A quick-thinking reader of Hungarian website Vezess spotted and managed to photograph Ford’s new Focus, before they were chased off by annoyed Blue Oval staff. The car was being filmed in Cascais, just outside Lisbon, for publicity footage. Although the new Focus has been seen under heavy disguise before, this is the first photo of the car as it will look when unveiled at the upcoming Geneva motor show.
If you order a new jumper, a pair of jeans, some DVDs, a book, or even some household cleaning products from almost any online source, chances are that you will not be charged extra for delivery. Generally, once you’re spending more than a nominal amount (usually between €50 and €100), you won’t have to pay any extra for shipping. With cars, of course, that has never been the case. The price you see is most definitely not the price you pay, and ‘delivery and related charges’ are always extra.
Vehicle owners allowing a learner driver to use their car unaccompanied could soon face a fine of up to €2,000 and a possible prison sentence, in a crack-down on road safety. Legislation is being prepared to significantly stiffen the penalties for letting learner drivers unsupervised, and the onus will be put on the vehicle owner (in effect the learner driver's parents in most cases) to ensure that the law is being adhered to.
Muck Rack makes it simple to find people, tweets, or articles that mention any name, keyword, company, hashtag etc. We've compiled this guide to help you make the most of your search.
Selecting a term
Start searching tweets, articles from media outlets, articles mentioned in tweets, journalists'
names, titles and bios with some suggested searches:
Companies or Topics (e.g. iPhone, Microsoft)
Phrases (e.g. "cloud computing") — use quotes to keep the terms together
Twitter handles (e.g. @username) — returns those who have mentioned or replied to
Names (e.g. "David Pogue")
Hashtags (e.g. #sxsw, #london2012)
Bio details (e.g. vegan, Olympics, father)
Muck Rack's Advanced Search allows for many boolean operators.
Find results that mention multiple specified terms, use AND or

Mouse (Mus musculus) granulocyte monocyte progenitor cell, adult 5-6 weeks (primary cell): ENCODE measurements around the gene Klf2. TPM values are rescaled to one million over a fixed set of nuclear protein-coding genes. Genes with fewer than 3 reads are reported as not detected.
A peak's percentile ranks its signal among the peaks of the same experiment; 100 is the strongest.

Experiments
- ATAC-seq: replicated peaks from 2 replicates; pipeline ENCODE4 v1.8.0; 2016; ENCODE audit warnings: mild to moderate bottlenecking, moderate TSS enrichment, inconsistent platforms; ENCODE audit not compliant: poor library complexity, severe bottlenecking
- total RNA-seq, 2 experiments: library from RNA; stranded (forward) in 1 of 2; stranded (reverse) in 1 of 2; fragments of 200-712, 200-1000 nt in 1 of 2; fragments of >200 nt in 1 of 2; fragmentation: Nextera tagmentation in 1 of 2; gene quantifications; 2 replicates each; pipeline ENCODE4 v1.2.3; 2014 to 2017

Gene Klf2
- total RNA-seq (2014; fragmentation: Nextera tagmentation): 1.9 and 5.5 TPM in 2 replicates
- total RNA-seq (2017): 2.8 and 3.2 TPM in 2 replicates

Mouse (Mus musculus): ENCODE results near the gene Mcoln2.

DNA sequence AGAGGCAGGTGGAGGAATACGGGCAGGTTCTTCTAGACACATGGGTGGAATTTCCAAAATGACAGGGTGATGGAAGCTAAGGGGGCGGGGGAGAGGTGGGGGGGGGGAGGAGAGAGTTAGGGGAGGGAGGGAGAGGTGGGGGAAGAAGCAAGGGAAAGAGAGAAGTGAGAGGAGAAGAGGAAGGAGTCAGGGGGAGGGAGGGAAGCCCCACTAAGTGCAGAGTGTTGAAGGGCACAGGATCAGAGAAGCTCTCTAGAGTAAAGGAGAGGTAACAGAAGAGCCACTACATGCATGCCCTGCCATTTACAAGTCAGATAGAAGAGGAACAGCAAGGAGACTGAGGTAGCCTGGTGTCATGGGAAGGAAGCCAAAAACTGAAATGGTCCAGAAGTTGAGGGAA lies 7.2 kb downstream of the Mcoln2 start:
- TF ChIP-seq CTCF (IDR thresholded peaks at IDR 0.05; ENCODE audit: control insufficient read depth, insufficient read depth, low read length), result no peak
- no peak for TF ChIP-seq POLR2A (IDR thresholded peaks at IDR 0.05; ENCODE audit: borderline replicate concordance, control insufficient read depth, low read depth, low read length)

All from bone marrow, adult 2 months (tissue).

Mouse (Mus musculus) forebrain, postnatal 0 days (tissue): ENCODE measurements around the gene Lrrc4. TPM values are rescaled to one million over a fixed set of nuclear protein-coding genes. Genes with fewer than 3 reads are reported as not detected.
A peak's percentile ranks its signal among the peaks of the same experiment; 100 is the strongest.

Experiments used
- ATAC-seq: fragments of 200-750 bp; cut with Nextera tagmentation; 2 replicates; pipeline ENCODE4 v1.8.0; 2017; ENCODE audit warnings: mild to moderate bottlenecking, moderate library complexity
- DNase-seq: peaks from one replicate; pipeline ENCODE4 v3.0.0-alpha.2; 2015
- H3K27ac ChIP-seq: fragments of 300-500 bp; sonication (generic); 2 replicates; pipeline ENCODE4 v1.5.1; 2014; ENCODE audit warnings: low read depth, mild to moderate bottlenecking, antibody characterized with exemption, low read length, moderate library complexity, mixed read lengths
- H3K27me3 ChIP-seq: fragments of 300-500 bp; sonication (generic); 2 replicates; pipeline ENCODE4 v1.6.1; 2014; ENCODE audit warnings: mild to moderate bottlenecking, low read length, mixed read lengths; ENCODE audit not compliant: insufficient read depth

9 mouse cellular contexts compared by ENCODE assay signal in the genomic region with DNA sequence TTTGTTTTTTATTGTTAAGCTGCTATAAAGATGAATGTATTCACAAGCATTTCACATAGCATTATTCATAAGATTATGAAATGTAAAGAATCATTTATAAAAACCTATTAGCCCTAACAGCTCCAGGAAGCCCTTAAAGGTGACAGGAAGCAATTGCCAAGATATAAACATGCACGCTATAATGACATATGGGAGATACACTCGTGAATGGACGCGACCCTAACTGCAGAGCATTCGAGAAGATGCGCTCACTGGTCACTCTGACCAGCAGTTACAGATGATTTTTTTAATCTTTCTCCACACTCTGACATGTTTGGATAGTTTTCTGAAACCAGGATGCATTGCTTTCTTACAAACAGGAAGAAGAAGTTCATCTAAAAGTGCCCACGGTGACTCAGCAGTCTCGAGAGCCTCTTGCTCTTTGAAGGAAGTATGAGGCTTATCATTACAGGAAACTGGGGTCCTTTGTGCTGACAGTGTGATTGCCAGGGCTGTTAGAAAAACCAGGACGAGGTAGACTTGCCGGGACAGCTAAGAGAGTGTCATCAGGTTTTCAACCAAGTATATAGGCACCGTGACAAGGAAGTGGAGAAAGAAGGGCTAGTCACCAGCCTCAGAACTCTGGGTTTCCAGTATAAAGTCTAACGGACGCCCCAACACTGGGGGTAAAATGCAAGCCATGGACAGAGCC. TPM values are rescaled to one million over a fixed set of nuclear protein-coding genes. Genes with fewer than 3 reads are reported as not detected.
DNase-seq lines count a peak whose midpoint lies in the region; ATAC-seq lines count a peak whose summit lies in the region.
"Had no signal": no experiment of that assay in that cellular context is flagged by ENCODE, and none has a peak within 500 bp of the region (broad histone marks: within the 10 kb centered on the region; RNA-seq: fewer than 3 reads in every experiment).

+. For example, ensure each result contains both Elon Musk and Mark Zuckerberg by
searching Musk AND Zuckerberg or Musk + Zuckerberg.
Use the operators OR or , to broaden your search when you'd like either of
multiple terms to appear in results. (This is the default behavior of our search when no operators
are used). For example, results will contain either cake or cookie by searching cake OR cookie or cake,cookie
Use NOT or - to subtract results from your search. For
example, searching Disney will yield results about the Walt Disney Company as well as Walt Disney
World Resort. To exclude mentions of Disney World, search for Disney -World or Disney
When using one of these operators with a phrase, enclose it in quotation marks. For example, you can
find results about smartphones excluding Apple's iPhone 4S by searching smartphone -"iPhone
Exact case matching or punctuation
If you're searching for a brand name or keyword that relies on specific punctuation marks or capitalization, you can
find results that match your exact query by adding matchcase: before the keyword you're searching for, like matchcase:E*TRADE .
Use parentheses to separate multiple
boolean phrases. For example, to find journalists talking about having fun in Disney World or
Disneyland, search for ("disney world" OR disneyland) AND fun.
An asterisk can be used to search for any variation of a root word truncated by the asterisk. For example, searching for admin* will return results for administrator, administration, administer, administered, etc.
A near operator is an AND operator where you can control the distance between the words. You can vary the distance the near operation uses by adding a forward slash and number (between 0-99) such as strawberries NEAR/10 "whipped cream", which means the strawberries must exist within 10 words of "whipped cream".